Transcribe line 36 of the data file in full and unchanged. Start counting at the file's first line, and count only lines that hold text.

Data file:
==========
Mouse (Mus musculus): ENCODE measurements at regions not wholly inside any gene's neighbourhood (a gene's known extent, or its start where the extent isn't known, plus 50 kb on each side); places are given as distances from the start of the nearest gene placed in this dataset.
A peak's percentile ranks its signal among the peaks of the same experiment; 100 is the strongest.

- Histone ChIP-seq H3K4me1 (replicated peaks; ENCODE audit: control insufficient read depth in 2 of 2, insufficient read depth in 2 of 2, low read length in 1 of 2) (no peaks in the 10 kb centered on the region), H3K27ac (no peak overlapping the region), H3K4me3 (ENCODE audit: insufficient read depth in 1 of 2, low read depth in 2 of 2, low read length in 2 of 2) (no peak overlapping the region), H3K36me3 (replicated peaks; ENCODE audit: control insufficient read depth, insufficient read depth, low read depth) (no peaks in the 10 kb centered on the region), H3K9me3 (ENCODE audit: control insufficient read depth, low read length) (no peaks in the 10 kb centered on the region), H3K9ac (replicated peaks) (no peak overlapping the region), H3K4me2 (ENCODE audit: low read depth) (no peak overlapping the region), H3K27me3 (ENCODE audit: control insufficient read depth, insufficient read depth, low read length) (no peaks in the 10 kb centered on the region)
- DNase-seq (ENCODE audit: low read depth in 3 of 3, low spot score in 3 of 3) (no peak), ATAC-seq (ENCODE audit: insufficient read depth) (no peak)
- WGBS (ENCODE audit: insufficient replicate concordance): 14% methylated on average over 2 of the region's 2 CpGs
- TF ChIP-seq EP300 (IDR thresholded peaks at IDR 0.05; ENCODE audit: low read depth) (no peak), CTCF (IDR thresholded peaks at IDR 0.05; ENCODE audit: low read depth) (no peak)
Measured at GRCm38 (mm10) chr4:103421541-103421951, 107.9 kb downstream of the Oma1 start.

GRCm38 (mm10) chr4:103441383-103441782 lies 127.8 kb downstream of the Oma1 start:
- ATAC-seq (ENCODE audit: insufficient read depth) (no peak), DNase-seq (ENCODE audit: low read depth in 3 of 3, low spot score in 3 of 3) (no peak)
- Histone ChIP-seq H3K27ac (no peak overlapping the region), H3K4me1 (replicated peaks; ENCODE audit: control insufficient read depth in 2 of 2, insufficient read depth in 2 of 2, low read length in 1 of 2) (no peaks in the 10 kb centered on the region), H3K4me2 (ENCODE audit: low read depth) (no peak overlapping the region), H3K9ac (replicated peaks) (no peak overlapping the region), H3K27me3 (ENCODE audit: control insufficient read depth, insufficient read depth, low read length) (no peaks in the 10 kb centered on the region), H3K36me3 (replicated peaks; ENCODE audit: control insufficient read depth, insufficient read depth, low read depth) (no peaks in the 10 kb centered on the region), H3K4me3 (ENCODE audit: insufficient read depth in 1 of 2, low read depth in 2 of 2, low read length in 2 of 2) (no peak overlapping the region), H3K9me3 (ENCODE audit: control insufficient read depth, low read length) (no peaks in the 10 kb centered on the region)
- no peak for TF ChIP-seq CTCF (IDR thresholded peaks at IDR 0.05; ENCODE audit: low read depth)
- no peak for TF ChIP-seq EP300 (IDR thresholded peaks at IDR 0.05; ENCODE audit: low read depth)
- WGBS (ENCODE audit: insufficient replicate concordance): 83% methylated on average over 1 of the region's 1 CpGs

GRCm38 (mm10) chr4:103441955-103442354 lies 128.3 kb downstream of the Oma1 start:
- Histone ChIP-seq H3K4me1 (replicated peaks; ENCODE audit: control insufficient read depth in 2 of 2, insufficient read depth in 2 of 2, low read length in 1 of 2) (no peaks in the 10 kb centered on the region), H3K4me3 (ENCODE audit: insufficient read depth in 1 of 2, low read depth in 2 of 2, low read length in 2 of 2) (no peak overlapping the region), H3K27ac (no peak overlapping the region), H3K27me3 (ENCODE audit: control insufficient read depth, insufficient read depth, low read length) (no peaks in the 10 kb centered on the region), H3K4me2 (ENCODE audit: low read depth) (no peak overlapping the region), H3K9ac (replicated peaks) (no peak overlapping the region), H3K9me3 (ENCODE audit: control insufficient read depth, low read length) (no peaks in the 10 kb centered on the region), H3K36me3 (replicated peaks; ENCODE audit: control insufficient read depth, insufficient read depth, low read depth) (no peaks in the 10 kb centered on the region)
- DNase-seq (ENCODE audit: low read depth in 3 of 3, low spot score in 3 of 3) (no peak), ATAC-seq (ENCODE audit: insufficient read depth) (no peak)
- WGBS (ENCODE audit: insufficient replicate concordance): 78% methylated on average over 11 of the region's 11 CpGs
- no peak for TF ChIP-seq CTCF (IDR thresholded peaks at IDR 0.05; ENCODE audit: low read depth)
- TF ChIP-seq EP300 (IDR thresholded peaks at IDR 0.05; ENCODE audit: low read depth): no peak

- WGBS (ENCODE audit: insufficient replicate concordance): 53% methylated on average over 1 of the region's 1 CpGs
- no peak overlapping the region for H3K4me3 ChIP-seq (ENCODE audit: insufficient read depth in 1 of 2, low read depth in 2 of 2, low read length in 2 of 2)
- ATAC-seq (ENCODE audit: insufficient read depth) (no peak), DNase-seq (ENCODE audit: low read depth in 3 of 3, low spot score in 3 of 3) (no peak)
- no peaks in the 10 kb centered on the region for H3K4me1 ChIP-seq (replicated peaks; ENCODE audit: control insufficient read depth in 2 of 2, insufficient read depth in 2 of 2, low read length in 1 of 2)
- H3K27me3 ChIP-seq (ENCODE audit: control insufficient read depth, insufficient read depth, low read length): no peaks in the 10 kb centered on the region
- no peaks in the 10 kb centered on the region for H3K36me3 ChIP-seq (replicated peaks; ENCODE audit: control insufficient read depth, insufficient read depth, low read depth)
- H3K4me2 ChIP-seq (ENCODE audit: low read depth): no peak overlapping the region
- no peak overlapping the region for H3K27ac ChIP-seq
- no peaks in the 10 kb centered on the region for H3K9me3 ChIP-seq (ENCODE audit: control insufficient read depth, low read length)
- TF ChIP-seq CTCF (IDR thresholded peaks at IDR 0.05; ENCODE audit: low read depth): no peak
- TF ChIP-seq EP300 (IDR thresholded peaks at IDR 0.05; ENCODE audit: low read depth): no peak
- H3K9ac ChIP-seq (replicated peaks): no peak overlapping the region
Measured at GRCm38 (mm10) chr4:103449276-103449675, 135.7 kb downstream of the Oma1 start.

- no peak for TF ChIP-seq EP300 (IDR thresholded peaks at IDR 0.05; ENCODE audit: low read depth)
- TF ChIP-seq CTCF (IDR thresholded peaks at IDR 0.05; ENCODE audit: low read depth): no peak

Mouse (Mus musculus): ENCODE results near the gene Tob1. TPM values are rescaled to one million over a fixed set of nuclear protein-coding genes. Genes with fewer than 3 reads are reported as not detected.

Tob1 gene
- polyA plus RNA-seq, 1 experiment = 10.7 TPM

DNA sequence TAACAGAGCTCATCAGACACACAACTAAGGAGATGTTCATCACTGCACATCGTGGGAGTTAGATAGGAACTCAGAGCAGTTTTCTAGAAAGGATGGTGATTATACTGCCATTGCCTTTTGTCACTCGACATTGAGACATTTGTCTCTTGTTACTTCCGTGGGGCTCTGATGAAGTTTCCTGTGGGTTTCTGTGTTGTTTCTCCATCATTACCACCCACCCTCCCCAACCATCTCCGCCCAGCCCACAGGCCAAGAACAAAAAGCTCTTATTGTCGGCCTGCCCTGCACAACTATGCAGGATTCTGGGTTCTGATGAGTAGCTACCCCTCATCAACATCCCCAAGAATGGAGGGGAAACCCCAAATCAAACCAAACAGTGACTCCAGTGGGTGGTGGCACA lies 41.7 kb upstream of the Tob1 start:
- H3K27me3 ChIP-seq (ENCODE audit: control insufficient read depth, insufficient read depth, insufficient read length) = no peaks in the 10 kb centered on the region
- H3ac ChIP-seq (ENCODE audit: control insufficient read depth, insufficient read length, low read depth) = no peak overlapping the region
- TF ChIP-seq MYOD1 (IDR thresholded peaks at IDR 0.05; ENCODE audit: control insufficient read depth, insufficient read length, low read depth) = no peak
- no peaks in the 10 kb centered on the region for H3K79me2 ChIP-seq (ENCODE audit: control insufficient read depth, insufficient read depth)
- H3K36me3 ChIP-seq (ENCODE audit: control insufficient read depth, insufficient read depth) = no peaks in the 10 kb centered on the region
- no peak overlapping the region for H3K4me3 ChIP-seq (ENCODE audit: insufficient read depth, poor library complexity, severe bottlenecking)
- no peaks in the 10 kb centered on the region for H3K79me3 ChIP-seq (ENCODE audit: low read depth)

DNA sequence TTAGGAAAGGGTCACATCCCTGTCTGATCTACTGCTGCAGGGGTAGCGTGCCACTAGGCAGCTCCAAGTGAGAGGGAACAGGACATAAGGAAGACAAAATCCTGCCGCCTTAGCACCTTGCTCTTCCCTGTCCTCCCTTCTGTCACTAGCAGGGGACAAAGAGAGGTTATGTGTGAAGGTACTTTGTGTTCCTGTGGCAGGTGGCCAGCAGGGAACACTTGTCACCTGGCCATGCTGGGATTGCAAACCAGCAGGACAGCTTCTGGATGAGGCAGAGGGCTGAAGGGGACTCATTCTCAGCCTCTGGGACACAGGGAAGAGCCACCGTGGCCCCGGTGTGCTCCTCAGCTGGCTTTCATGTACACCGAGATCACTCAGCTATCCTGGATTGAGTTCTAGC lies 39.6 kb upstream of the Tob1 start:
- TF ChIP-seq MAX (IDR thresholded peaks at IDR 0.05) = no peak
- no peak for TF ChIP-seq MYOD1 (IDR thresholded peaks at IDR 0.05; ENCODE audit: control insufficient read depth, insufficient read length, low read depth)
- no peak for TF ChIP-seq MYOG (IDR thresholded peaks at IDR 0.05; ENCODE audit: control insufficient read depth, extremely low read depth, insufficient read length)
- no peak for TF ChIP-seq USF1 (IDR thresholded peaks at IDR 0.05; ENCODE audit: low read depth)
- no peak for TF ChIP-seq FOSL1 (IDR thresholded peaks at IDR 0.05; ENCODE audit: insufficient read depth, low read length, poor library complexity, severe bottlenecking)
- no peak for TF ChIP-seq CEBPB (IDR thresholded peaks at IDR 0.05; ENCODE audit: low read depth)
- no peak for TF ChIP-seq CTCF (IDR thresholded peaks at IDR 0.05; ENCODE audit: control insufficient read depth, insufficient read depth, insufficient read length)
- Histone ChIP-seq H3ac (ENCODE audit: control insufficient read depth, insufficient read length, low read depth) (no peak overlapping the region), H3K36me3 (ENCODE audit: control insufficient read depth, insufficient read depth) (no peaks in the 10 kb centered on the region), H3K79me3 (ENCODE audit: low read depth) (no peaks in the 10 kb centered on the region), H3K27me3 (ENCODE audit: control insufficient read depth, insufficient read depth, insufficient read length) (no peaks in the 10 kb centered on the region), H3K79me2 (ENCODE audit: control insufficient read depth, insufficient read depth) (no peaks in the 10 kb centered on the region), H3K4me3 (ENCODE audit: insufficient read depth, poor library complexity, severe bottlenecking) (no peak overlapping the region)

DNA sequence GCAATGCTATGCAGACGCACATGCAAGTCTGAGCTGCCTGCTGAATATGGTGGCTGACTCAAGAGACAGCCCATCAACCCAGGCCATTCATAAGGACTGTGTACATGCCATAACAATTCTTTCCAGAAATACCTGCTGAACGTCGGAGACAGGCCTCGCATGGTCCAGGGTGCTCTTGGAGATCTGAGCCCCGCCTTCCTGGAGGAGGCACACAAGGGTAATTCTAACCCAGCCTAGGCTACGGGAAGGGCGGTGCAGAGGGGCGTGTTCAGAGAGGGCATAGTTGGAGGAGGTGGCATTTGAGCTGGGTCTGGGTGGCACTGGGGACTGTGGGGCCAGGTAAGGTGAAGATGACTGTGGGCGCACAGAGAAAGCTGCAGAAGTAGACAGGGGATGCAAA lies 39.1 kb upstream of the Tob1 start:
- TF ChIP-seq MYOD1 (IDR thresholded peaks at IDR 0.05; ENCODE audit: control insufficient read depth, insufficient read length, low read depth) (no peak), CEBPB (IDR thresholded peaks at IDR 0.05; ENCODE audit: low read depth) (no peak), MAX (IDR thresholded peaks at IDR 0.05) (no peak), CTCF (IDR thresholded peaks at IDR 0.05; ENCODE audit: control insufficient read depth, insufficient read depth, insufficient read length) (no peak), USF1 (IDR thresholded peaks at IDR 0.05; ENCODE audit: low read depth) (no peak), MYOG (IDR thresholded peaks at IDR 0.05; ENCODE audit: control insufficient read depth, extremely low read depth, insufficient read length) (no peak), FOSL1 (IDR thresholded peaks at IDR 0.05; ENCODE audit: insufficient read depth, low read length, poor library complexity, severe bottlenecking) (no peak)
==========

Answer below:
Tob1 gene